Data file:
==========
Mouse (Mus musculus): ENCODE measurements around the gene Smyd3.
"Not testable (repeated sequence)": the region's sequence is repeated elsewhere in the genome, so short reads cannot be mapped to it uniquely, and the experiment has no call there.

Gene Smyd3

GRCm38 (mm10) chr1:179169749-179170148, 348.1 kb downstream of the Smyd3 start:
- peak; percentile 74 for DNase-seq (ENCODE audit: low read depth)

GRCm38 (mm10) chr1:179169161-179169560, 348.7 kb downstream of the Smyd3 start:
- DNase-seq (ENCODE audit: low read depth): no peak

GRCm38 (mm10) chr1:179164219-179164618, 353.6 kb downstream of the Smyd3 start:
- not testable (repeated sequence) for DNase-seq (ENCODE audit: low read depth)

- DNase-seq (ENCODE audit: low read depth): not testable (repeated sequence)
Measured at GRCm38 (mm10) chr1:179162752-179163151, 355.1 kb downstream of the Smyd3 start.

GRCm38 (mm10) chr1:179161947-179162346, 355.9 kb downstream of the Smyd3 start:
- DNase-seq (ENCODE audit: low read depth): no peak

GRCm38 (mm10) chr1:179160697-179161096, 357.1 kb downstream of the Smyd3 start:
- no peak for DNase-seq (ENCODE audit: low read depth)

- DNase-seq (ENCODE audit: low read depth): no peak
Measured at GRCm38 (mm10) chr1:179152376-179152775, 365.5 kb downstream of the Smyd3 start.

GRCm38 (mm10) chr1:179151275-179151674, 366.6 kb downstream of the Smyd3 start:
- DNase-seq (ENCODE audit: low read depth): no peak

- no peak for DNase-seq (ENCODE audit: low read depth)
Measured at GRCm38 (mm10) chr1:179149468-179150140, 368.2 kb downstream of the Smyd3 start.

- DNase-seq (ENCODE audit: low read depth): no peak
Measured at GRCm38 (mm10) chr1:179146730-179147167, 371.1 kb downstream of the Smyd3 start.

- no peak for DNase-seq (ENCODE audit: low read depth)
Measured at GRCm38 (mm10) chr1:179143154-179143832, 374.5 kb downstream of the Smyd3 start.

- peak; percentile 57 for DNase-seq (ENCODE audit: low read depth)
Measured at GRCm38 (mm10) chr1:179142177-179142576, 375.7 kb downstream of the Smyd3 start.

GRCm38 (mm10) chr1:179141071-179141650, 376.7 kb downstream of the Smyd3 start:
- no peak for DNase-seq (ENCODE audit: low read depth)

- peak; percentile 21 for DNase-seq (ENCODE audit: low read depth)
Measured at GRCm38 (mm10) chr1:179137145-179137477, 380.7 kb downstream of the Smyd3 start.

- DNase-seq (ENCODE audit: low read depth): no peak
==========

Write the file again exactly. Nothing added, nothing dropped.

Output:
Mouse (Mus musculus): ENCODE measurements around the gene Smyd3.
"Not testable (repeated sequence)": the region's sequence is repeated elsewhere in the genome, so short reads cannot be mapped to it uniquely, and the experiment has no call there.

Gene Smyd3

GRCm38 (mm10) chr1:179169749-179170148, 348.1 kb downstream of the Smyd3 start:
- peak; percentile 74 for DNase-seq (ENCODE audit: low read depth)

GRCm38 (mm10) chr1:179169161-179169560, 348.7 kb downstream of the Smyd3 start:
- DNase-seq (ENCODE audit: low read depth): no peak

GRCm38 (mm10) chr1:179164219-179164618, 353.6 kb downstream of the Smyd3 start:
- not testable (repeated sequence) for DNase-seq (ENCODE audit: low read depth)

- DNase-seq (ENCODE audit: low read depth): not testable (repeated sequence)
Measured at GRCm38 (mm10) chr1:179162752-179163151, 355.1 kb downstream of the Smyd3 start.

GRCm38 (mm10) chr1:179161947-179162346, 355.9 kb downstream of the Smyd3 start:
- DNase-seq (ENCODE audit: low read depth): no peak

GRCm38 (mm10) chr1:179160697-179161096, 357.1 kb downstream of the Smyd3 start:
- no peak for DNase-seq (ENCODE audit: low read depth)

- DNase-seq (ENCODE audit: low read depth): no peak
Measured at GRCm38 (mm10) chr1:179152376-179152775, 365.5 kb downstream of the Smyd3 start.

GRCm38 (mm10) chr1:179151275-179151674, 366.6 kb downstream of the Smyd3 start:
- DNase-seq (ENCODE audit: low read depth): no peak

- no peak for DNase-seq (ENCODE audit: low read depth)
Measured at GRCm38 (mm10) chr1:179149468-179150140, 368.2 kb downstream of the Smyd3 start.

- DNase-seq (ENCODE audit: low read depth): no peak
Measured at GRCm38 (mm10) chr1:179146730-179147167, 371.1 kb downstream of the Smyd3 start.

- no peak for DNase-seq (ENCODE audit: low read depth)
Measured at GRCm38 (mm10) chr1:179143154-179143832, 374.5 kb downstream of the Smyd3 start.

- peak; percentile 57 for DNase-seq (ENCODE audit: low read depth)
Measured at GRCm38 (mm10) chr1:179142177-179142576, 375.7 kb downstream of the Smyd3 start.

GRCm38 (mm10) chr1:179141071-179141650, 376.7 kb downstream of the Smyd3 start:
- no peak for DNase-seq (ENCODE audit: low read depth)

- peak; percentile 21 for DNase-seq (ENCODE audit: low read depth)
Measured at GRCm38 (mm10) chr1:179137145-179137477, 380.7 kb downstream of the Smyd3 start.

- DNase-seq (ENCODE audit: low read depth): no peak